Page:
As Canadian Prime Minister Justin Trudeau said this week at an event in Boston, he is eager to do more business in the U.S. and hopes to help remove U.S. “interference in our energy markets” through taking advantage of America’s “exciting entrepreneurial energy.”
His favorite example of the U.S. supporting Canada’s energy sector was the Export-Import Bank, which Trudeau said has been “a major facilitator of Canadian energy exports to the United States.” The bank, supported by U.S. taxpayer money, has been used to finance some controversial U.S. fossil fuel projects.
But with Trudeau and U.S. President Barack Obama also on the verge of announcing a broader treaty on climate change, what progress Canada makes on climate change will be watched carefully.
When they sat down to talk about climate change, it turned out there’s not a whole lot of energy between them. A Canadian business group, Canadians for Clean Prosperity, said the TPP remains in question after the Obama administration failed to qualify the pact, which was signed only a few weeks ago.
But the Harper administration’s climate change policies prompted Obama to strongly criticize the trade deal as “not good enough” on its climate change obligations.
With the 10-year-old agreement taking on special significance, it’s a surprise that almost half the climate ministers attending in Bali aren’t here from Canada or the United States.
The idea of a climate pact has brought together several disparate power players, including some of the world’s top greenhouse gas emitters.
The No. 1 emitter, China, has to promote the idea of a pact as a key aspect of its climate policy, a major reason it sends its top official for climate change talks, Xie Zhenhua, to meet with the other leaders here. The second biggest emitter, the United States, is an enthusiastic partner because the pact “will be a victory for development,” a top U.S. diplomat said last week. The third biggest emitter, India, wants to join the accord partly out of concern it will be left out.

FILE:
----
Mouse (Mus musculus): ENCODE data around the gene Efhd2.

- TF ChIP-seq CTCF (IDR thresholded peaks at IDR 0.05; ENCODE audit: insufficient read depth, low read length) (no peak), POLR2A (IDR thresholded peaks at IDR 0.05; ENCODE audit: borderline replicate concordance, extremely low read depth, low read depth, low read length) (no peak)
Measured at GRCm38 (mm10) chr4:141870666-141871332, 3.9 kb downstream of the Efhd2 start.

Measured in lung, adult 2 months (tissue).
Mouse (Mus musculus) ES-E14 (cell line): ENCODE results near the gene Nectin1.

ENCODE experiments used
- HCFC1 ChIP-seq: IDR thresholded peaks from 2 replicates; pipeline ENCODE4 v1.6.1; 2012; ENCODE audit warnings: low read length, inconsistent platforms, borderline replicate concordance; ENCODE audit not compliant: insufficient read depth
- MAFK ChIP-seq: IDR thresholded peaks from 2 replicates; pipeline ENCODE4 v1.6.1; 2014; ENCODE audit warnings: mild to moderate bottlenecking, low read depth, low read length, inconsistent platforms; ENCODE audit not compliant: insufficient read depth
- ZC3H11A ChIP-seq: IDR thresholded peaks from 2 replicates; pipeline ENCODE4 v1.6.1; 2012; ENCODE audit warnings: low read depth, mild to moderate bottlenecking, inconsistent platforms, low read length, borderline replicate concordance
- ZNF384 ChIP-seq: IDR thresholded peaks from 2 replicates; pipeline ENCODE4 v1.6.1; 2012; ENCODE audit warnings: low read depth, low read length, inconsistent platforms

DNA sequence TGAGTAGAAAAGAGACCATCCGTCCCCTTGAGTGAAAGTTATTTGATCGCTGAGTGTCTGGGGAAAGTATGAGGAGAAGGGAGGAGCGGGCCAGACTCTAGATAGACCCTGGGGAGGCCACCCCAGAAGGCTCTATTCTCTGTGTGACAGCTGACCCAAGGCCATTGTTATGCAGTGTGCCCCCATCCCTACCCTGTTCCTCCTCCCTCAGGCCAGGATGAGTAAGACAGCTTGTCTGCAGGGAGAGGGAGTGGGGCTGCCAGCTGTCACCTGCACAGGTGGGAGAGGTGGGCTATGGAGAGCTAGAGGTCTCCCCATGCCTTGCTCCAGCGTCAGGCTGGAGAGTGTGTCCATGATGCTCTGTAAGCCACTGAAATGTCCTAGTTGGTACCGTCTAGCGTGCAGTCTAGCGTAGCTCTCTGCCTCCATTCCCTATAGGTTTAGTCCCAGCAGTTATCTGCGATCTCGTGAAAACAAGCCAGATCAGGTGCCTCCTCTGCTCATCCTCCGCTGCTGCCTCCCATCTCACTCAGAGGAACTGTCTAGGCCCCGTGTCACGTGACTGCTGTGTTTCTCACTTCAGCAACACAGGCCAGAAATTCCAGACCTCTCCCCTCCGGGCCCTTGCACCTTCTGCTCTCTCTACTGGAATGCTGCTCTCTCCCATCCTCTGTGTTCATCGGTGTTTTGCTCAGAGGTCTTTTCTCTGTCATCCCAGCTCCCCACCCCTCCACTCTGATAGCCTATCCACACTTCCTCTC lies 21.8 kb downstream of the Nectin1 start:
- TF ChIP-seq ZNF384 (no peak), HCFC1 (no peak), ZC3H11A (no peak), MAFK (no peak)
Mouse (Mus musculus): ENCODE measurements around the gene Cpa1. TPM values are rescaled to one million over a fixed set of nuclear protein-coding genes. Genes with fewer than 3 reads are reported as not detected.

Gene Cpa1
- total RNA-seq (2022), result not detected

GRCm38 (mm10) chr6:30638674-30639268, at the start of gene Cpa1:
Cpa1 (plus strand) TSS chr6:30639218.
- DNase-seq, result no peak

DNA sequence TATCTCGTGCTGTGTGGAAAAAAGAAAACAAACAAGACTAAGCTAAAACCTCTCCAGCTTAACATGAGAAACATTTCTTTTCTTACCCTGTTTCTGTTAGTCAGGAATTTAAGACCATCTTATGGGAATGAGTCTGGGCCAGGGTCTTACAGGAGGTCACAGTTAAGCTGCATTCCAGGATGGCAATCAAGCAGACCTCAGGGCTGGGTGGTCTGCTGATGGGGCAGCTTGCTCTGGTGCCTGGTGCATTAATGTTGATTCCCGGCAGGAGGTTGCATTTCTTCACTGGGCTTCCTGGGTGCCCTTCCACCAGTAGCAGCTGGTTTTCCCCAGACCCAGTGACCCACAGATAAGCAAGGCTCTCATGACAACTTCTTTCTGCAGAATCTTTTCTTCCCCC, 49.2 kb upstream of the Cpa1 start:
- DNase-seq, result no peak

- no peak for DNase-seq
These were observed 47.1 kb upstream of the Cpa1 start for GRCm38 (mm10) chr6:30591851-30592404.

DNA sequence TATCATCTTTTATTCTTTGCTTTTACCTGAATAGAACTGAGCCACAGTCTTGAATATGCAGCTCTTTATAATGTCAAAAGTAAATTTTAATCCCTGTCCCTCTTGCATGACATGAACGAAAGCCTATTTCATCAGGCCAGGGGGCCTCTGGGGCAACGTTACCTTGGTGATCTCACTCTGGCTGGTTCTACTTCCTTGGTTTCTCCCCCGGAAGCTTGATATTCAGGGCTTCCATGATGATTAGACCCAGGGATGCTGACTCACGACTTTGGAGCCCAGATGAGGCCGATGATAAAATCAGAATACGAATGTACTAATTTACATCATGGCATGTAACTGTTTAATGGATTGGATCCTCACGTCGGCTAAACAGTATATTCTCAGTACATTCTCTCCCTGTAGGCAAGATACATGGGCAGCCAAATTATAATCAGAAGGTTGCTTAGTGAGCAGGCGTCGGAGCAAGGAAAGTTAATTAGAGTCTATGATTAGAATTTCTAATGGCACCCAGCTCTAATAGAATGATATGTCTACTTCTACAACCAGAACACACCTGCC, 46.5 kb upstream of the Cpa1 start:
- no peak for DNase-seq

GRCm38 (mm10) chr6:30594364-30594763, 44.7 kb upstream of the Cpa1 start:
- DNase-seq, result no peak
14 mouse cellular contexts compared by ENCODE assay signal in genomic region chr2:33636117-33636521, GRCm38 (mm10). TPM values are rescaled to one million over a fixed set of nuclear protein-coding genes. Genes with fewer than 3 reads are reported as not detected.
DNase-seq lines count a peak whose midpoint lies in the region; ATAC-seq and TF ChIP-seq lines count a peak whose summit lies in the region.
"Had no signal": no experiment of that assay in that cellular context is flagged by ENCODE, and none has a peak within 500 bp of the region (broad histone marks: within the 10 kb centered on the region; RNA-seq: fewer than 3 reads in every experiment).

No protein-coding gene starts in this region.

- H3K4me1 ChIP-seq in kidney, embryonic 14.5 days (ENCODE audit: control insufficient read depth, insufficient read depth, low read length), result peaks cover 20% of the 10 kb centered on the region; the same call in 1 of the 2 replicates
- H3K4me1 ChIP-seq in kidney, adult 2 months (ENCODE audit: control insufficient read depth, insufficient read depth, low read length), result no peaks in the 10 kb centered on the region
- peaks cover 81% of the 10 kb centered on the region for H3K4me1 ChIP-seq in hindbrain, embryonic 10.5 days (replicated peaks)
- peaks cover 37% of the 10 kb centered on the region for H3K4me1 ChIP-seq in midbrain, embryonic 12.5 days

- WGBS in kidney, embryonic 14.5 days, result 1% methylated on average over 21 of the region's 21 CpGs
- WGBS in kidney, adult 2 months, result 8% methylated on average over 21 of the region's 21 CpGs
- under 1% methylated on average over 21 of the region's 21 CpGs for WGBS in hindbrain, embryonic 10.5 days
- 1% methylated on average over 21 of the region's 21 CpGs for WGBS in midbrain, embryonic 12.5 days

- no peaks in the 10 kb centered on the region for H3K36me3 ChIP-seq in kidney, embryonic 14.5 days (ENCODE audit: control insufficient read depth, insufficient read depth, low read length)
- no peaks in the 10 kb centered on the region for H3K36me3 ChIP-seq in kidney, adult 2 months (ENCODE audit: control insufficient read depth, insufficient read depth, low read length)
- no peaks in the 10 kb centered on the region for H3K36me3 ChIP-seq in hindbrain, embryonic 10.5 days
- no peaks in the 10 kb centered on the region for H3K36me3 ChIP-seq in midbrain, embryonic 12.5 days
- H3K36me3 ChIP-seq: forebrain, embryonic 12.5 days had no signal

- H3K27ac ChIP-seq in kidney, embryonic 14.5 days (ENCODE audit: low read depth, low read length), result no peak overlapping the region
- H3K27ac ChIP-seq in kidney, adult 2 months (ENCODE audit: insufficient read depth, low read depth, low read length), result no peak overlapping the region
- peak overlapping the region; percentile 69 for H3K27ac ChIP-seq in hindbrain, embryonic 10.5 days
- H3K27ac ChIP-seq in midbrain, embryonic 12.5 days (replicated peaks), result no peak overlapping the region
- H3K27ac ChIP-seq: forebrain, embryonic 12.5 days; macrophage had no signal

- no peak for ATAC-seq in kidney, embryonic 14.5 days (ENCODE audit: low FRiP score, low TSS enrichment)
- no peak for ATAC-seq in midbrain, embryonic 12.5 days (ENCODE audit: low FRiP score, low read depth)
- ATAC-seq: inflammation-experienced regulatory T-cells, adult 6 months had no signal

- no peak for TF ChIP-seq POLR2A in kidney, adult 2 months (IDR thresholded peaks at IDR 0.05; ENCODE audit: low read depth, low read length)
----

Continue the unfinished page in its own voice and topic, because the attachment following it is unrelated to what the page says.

The signatories include countries that depend on fossil fuels for their economies. Small island nations who are already struggling with climate change are critical.
“In the final analysis, I will admit I am afraid the TPP may not be in the best interest of the developing countries,” said Ramona Aropolo-Piesto, president of Suriname, one of the poorest countries in the world. “They, too, would want the same free-trade policies to be applied to them.”
European countries who import large amounts of oil from Iraq and Saudi Arabia have also lobbied hard for the pact to say it does not add costs to those governments.
“Trade agreements can be abused” to undermine policies that favor poor countries, said Kumi Naidoo, the CEO of Greenpeace International. “The implications of the TPP for new environmental laws and policies are far-reaching. But these measures have been imposed through the bureaucracy of governments, not through trade agreements.”
In Canada, which is a leading exporter of fossil fuels in the Western Hemisphere, the Trudeau government has done little to advance that country’s climate-change objectives. Canada will miss its United Nations greenhouse gas emissions-reduction target for 2020 even as U.S. emissions have likely decreased, Canadian officials acknowledged.
Trudeau’s failure to push for greater climate change action has disappointed environmental groups.
“We would have hoped that Trudeau, as a newly elected leader, would have been willing to consider very seriously the climate deal that was reached between the United States and China,” Jeff Rubin, the former chief economist of CIBC World Markets, said this week. “I have thought the deal was quite progressive, in terms of a commitment on pollution reduction.”
Asked what Trudeau has planned to make the country a cleaner place to live, his ministry said he will add significantly to Canada’s efforts to develop a more clean, sustainable energy sector.
Much will depend on whether Harper’s successor helps Canadians embrace new carbon-cutting policies as part of the new deal.
“I think Canada has a very high and hard-fought reputation for being a leader in the green economy,” Canadian MP Peter Julian said. “I’m optimistic that this is not going to slow Canada down at all.”